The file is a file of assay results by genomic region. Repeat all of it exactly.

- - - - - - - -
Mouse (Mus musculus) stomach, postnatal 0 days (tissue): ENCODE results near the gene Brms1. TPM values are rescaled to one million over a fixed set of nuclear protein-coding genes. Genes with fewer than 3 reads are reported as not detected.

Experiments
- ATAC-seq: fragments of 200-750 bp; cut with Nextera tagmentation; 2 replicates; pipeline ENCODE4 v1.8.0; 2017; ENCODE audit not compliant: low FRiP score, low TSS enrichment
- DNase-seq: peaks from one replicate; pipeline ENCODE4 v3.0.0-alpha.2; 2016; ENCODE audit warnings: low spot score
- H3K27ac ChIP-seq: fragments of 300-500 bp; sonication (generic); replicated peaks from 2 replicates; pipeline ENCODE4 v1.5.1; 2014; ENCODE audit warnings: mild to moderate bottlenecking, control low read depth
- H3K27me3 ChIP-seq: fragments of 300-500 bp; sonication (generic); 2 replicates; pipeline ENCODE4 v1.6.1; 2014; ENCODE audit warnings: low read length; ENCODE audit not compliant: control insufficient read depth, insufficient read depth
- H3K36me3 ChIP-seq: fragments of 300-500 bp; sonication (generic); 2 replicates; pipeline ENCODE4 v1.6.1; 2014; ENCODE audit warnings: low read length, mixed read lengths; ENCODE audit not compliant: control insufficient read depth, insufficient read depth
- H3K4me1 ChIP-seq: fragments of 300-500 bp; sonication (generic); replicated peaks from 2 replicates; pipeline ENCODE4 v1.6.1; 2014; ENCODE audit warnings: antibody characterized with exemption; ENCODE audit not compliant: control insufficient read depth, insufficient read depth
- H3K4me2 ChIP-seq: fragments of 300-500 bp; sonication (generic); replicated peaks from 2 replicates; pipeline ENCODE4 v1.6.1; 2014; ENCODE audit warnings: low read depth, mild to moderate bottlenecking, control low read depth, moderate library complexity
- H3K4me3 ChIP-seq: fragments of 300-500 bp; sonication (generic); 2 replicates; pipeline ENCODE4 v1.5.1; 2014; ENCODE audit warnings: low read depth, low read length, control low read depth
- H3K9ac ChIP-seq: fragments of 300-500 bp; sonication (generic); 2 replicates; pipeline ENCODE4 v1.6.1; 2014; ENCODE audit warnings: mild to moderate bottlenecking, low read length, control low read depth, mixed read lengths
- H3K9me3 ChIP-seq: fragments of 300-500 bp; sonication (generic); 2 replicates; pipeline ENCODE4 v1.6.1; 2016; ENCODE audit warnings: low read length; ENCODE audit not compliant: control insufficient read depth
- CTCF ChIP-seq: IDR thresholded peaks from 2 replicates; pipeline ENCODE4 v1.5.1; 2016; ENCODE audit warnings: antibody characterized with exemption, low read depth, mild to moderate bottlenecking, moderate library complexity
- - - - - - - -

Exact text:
Mouse (Mus musculus) stomach, postnatal 0 days (tissue): ENCODE results near the gene Brms1. TPM values are rescaled to one million over a fixed set of nuclear protein-coding genes. Genes with fewer than 3 reads are reported as not detected.

Experiments
- ATAC-seq: fragments of 200-750 bp; cut with Nextera tagmentation; 2 replicates; pipeline ENCODE4 v1.8.0; 2017; ENCODE audit not compliant: low FRiP score, low TSS enrichment
- DNase-seq: peaks from one replicate; pipeline ENCODE4 v3.0.0-alpha.2; 2016; ENCODE audit warnings: low spot score
- H3K27ac ChIP-seq: fragments of 300-500 bp; sonication (generic); replicated peaks from 2 replicates; pipeline ENCODE4 v1.5.1; 2014; ENCODE audit warnings: mild to moderate bottlenecking, control low read depth
- H3K27me3 ChIP-seq: fragments of 300-500 bp; sonication (generic); 2 replicates; pipeline ENCODE4 v1.6.1; 2014; ENCODE audit warnings: low read length; ENCODE audit not compliant: control insufficient read depth, insufficient read depth
- H3K36me3 ChIP-seq: fragments of 300-500 bp; sonication (generic); 2 replicates; pipeline ENCODE4 v1.6.1; 2014; ENCODE audit warnings: low read length, mixed read lengths; ENCODE audit not compliant: control insufficient read depth, insufficient read depth
- H3K4me1 ChIP-seq: fragments of 300-500 bp; sonication (generic); replicated peaks from 2 replicates; pipeline ENCODE4 v1.6.1; 2014; ENCODE audit warnings: antibody characterized with exemption; ENCODE audit not compliant: control insufficient read depth, insufficient read depth
- H3K4me2 ChIP-seq: fragments of 300-500 bp; sonication (generic); replicated peaks from 2 replicates; pipeline ENCODE4 v1.6.1; 2014; ENCODE audit warnings: low read depth, mild to moderate bottlenecking, control low read depth, moderate library complexity
- H3K4me3 ChIP-seq: fragments of 300-500 bp; sonication (generic); 2 replicates; pipeline ENCODE4 v1.5.1; 2014; ENCODE audit warnings: low read depth, low read length, control low read depth
- H3K9ac ChIP-seq: fragments of 300-500 bp; sonication (generic); 2 replicates; pipeline ENCODE4 v1.6.1; 2014; ENCODE audit warnings: mild to moderate bottlenecking, low read length, control low read depth, mixed read lengths
- H3K9me3 ChIP-seq: fragments of 300-500 bp; sonication (generic); 2 replicates; pipeline ENCODE4 v1.6.1; 2016; ENCODE audit warnings: low read length; ENCODE audit not compliant: control insufficient read depth
- CTCF ChIP-seq: IDR thresholded peaks from 2 replicates; pipeline ENCODE4 v1.5.1; 2016; ENCODE audit warnings: antibody characterized with exemption, low read depth, mild to moderate bottlenecking, moderate library complexity